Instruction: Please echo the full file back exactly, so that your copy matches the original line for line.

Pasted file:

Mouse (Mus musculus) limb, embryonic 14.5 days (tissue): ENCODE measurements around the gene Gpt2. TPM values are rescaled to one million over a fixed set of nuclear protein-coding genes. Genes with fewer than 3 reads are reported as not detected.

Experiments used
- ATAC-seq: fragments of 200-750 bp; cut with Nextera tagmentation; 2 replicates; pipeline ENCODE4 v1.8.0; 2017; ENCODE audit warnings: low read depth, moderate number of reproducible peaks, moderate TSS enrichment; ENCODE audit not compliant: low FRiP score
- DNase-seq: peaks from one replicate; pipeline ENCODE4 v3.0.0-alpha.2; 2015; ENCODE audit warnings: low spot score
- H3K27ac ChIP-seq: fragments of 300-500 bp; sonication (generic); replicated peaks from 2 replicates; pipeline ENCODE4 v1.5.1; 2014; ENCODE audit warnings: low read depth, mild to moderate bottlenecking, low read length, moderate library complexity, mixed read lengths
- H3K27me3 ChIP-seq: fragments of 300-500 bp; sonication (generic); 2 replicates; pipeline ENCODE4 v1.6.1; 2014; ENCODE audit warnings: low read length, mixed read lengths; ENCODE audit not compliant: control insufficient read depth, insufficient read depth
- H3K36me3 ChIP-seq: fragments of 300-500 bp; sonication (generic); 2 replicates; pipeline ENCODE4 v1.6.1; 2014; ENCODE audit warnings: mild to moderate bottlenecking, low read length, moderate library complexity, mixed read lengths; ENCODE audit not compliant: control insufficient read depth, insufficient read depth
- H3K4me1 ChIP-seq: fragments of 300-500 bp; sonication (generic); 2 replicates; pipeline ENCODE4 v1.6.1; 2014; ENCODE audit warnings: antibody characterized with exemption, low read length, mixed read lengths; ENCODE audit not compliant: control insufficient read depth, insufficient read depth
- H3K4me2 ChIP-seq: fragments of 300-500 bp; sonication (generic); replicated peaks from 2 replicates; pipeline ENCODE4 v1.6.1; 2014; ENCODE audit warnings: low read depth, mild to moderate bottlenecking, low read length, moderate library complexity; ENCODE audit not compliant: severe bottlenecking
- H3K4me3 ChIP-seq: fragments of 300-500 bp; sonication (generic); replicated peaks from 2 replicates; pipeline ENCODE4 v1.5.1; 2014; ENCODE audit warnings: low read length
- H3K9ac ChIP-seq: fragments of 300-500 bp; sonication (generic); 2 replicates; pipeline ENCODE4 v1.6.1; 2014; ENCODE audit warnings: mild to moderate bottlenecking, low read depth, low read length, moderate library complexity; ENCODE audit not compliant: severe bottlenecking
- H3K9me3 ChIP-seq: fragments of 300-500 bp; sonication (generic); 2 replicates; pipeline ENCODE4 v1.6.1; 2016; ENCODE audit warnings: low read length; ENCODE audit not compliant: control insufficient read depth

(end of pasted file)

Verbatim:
Mouse (Mus musculus) limb, embryonic 14.5 days (tissue): ENCODE measurements around the gene Gpt2. TPM values are rescaled to one million over a fixed set of nuclear protein-coding genes. Genes with fewer than 3 reads are reported as not detected.

Experiments used
- ATAC-seq: fragments of 200-750 bp; cut with Nextera tagmentation; 2 replicates; pipeline ENCODE4 v1.8.0; 2017; ENCODE audit warnings: low read depth, moderate number of reproducible peaks, moderate TSS enrichment; ENCODE audit not compliant: low FRiP score
- DNase-seq: peaks from one replicate; pipeline ENCODE4 v3.0.0-alpha.2; 2015; ENCODE audit warnings: low spot score
- H3K27ac ChIP-seq: fragments of 300-500 bp; sonication (generic); replicated peaks from 2 replicates; pipeline ENCODE4 v1.5.1; 2014; ENCODE audit warnings: low read depth, mild to moderate bottlenecking, low read length, moderate library complexity, mixed read lengths
- H3K27me3 ChIP-seq: fragments of 300-500 bp; sonication (generic); 2 replicates; pipeline ENCODE4 v1.6.1; 2014; ENCODE audit warnings: low read length, mixed read lengths; ENCODE audit not compliant: control insufficient read depth, insufficient read depth
- H3K36me3 ChIP-seq: fragments of 300-500 bp; sonication (generic); 2 replicates; pipeline ENCODE4 v1.6.1; 2014; ENCODE audit warnings: mild to moderate bottlenecking, low read length, moderate library complexity, mixed read lengths; ENCODE audit not compliant: control insufficient read depth, insufficient read depth
- H3K4me1 ChIP-seq: fragments of 300-500 bp; sonication (generic); 2 replicates; pipeline ENCODE4 v1.6.1; 2014; ENCODE audit warnings: antibody characterized with exemption, low read length, mixed read lengths; ENCODE audit not compliant: control insufficient read depth, insufficient read depth
- H3K4me2 ChIP-seq: fragments of 300-500 bp; sonication (generic); replicated peaks from 2 replicates; pipeline ENCODE4 v1.6.1; 2014; ENCODE audit warnings: low read depth, mild to moderate bottlenecking, low read length, moderate library complexity; ENCODE audit not compliant: severe bottlenecking
- H3K4me3 ChIP-seq: fragments of 300-500 bp; sonication (generic); replicated peaks from 2 replicates; pipeline ENCODE4 v1.5.1; 2014; ENCODE audit warnings: low read length
- H3K9ac ChIP-seq: fragments of 300-500 bp; sonication (generic); 2 replicates; pipeline ENCODE4 v1.6.1; 2014; ENCODE audit warnings: mild to moderate bottlenecking, low read depth, low read length, moderate library complexity; ENCODE audit not compliant: severe bottlenecking
- H3K9me3 ChIP-seq: fragments of 300-500 bp; sonication (generic); 2 replicates; pipeline ENCODE4 v1.6.1; 2016; ENCODE audit warnings: low read length; ENCODE audit not compliant: control insufficient read depth